Miscellaneous » Case of the Month - June 2012

5 years ago
by petra.ernestova@gmail.com

This discussion group relates to the Case of the Month section. You are very welcome to discuss the case with the authors and other individual members here.

5 years ago
by m.torrens@hygeia.gr

Since stereotactic radiosurgery will almost certainly be necessary sooner or later, why not do it as the primary treatment and spare the patient all the unpleasantness and danger of an operation? SRS would be an appropriate treatment for any lesion with these features. I do not believe the obsession with diagnosis should be allowed to put the patient at risk. Anyway there are other methods to obtain a diagnosis if it is thought essential.

5 years ago
by tiit.mathiesen@karolinska.se

This is a nice case. Some relevant info is lacking: what was the condition of lower cranial nerves? How was vestibular function and hegaring? How do you explain the symptoms - the images show a lesion with potential to affect Nn XII-IX. Which differential diagnoses were considered? Did you consider wait and scan? Was the surgical indication an intention to improve symptoms or to obtain a diagnosis (or to achieve a complete removal?). What was the outcome regarding preop symptoms and lower cranial nerves?

5 years ago
by adrian.merlo@gmx.ch

Nice case, challenging surgery avoiding hemibulbar paralysis! An additional new option for such skull base lesions represents beta-radiotherapy, using the successful protocol established for carcinoid tumors (i.v. somatostatin receptor targeting, the peptide contains a DOTA-chelator that entraps the therapeutic radionuclide Yttrium-90). The response rate is around 90% producing lasting effects, and all additional options are still available (surgery-gammaKnife-ext beam RT). Observation intervall meanwhile > 10 years in a series of 15 patients done at the U of Basel together with NuclearMedicine (Thesis).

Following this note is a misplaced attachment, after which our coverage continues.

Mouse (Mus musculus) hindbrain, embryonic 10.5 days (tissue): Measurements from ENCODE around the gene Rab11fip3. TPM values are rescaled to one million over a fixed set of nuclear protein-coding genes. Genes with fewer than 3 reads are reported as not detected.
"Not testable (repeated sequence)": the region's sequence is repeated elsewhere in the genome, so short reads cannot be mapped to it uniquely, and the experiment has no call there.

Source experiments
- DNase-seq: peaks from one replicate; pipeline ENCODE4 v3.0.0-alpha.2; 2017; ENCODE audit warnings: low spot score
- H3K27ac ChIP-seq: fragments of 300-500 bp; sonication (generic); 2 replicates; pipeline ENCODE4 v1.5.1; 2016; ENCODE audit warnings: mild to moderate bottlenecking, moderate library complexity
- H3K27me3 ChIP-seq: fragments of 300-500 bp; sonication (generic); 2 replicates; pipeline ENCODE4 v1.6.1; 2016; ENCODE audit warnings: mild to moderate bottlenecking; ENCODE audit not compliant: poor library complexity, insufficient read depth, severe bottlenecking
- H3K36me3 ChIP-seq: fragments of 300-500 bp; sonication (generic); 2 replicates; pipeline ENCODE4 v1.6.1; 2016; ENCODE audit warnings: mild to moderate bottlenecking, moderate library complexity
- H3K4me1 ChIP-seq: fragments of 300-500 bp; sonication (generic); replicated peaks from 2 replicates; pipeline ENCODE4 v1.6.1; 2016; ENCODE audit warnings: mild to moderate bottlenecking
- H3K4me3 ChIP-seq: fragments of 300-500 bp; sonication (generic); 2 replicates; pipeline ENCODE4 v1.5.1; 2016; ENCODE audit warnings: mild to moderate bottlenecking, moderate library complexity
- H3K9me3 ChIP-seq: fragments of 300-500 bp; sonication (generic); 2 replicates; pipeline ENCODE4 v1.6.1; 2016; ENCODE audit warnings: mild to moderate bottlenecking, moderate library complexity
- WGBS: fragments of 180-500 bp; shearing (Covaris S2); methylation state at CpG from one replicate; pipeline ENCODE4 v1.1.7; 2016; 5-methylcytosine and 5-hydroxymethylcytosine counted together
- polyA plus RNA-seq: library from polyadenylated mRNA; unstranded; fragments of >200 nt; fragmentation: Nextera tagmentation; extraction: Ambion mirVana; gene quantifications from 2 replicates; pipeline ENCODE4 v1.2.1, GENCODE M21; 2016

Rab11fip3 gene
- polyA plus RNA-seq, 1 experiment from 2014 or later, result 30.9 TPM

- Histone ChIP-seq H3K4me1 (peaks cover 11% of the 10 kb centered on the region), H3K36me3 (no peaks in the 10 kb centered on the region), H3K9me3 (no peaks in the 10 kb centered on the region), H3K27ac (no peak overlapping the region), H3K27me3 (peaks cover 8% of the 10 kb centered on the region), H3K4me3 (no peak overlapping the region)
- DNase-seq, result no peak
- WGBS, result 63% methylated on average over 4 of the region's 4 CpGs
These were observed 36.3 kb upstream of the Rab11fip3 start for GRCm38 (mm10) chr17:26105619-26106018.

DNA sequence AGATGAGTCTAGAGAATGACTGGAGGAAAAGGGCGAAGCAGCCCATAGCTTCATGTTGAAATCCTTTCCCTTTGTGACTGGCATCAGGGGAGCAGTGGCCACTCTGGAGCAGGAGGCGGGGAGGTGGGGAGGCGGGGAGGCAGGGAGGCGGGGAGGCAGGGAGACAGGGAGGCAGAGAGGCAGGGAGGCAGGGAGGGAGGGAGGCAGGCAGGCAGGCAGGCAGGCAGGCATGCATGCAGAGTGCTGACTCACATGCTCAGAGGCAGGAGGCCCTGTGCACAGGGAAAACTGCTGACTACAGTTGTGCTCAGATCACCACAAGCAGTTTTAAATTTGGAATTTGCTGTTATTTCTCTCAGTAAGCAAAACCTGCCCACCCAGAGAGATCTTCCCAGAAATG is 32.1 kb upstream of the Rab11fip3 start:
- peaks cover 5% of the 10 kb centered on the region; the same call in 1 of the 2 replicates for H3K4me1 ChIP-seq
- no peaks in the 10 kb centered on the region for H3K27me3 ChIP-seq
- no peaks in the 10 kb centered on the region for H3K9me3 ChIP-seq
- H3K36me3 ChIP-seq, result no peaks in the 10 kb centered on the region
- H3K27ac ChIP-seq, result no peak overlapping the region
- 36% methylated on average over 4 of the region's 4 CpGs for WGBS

5 years ago
by adrian.merlo@gmx.ch

Nice case, challenging surgery avoiding hemibulbar paralysis! An additional new option for such skull base lesions represents beta-radiotherapy, using the successful protocol established for carcinoid tumors (i.v. somatostatin receptor targeting, the peptide contains a DOTA-chelator that entraps the therapeutic radionuclide Yttrium-90). The response rate is around 90% producing lasting effects, and all additional options are still available (surgery-gammaKnife-ext beam RT). Observation intervall meanwhile > 10 years in a series of 15 patients done at the U of Basel together with NuclearMedicine (Thesis).

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